How much is too much information?

Twenty years ago psychologist Paul Andreassen decided to see if more information helped people make better decisions. He asked one group to make investments based on very little data; the other had a steady stream of financial analysis and market trend reports at their disposal. The result: the less informed decision-makers wound up earning more than twice as much.

Surprised? A similar study, this time involving college counselors, discovered that those counselors who knew the least about a group of high school students actually predicted with better accuracy which ones would score better on tests.

It appears that having access to too much information during the decision-making process is counter-productive. It’s distracting and leads to over confidence and poor decisions. You can read more about this in Johnah Leher’s book, How We Decide, but it got me to thinking about parenting information.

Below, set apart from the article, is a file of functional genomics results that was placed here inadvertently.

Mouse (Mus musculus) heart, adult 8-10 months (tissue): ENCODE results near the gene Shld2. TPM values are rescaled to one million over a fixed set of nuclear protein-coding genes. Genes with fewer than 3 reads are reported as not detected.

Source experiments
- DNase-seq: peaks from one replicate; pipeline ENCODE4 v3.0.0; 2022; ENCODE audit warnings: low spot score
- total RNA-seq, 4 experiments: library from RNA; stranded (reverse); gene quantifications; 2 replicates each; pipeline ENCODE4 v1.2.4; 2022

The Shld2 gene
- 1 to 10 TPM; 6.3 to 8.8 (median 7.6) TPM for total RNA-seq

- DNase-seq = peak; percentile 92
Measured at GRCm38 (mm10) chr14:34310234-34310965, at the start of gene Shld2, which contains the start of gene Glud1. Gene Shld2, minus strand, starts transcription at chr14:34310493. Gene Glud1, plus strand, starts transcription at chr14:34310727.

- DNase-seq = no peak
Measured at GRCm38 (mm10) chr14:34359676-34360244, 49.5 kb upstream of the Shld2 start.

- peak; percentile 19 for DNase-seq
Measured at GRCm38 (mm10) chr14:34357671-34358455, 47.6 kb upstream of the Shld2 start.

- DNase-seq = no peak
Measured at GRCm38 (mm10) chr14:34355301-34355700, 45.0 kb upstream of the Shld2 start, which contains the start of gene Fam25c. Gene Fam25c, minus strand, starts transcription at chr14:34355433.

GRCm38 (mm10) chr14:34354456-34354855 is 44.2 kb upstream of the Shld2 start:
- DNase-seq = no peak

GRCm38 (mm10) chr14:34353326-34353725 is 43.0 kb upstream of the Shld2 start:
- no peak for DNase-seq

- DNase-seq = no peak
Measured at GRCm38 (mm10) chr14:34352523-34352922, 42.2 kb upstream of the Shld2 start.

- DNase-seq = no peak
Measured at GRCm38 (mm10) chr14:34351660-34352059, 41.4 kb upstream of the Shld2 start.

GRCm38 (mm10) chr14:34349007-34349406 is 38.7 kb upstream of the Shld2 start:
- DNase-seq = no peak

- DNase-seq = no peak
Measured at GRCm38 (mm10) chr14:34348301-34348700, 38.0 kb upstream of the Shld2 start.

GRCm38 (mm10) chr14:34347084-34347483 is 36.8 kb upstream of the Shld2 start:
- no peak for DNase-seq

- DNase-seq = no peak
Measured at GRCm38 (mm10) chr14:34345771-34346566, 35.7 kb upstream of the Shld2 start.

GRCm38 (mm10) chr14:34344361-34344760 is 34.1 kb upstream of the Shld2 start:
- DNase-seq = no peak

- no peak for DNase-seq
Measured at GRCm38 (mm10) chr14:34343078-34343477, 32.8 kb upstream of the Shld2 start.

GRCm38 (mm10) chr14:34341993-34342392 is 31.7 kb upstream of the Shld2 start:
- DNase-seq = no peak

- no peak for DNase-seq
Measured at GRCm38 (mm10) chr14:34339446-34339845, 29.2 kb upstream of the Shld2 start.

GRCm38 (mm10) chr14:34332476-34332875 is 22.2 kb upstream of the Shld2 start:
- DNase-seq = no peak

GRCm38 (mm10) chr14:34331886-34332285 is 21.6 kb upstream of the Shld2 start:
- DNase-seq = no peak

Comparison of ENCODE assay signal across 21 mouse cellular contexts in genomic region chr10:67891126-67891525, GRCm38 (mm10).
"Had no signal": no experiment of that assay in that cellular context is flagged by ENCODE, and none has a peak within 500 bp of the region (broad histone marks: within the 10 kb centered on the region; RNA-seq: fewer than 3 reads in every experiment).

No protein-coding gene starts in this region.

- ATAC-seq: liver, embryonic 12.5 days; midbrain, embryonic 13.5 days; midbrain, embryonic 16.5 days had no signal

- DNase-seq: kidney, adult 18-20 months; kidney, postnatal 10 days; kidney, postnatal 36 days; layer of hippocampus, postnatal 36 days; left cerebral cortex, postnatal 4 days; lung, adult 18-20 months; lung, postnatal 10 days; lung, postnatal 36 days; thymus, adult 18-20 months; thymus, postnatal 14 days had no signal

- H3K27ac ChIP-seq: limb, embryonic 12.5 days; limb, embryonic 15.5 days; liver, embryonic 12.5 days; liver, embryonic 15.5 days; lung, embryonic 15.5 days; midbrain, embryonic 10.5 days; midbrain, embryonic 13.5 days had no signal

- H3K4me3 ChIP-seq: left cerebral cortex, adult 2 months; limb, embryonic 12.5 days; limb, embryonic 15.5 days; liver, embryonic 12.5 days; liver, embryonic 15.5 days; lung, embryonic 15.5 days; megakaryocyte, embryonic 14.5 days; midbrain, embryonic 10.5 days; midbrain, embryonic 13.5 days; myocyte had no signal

Parents are bombarded with information, advice and resources everywhere they turn. (Type “parenting advice” into Google and you’ll get back at least 20.5 million results!)  How many blogs, podcasts, web sites and eUniversities can a parent access? At what point does it simply become information overload? And how should credible sources like Parents as Teachers reach them?


1 thought on “How much is too much information?

  1. Cathy Puett Miller AKA The Literacy Ambassador

    I’d say AMEN to that, in the world of children’s literacy development. The problem is that, not only do we have a lot of information (sometimes conflicting) but there’s also a lot of misinformation. Go to the source to find accurate facts – in the case of literacy that’s the International Reading Association and the National Association for the Education of Young Children, the American Academy of Pediatrics, the Harvard Family Resource Center — not the latest manufacturer of newest educational toys (after all, the latter has a vested financial investment in getting you to “buy in”).

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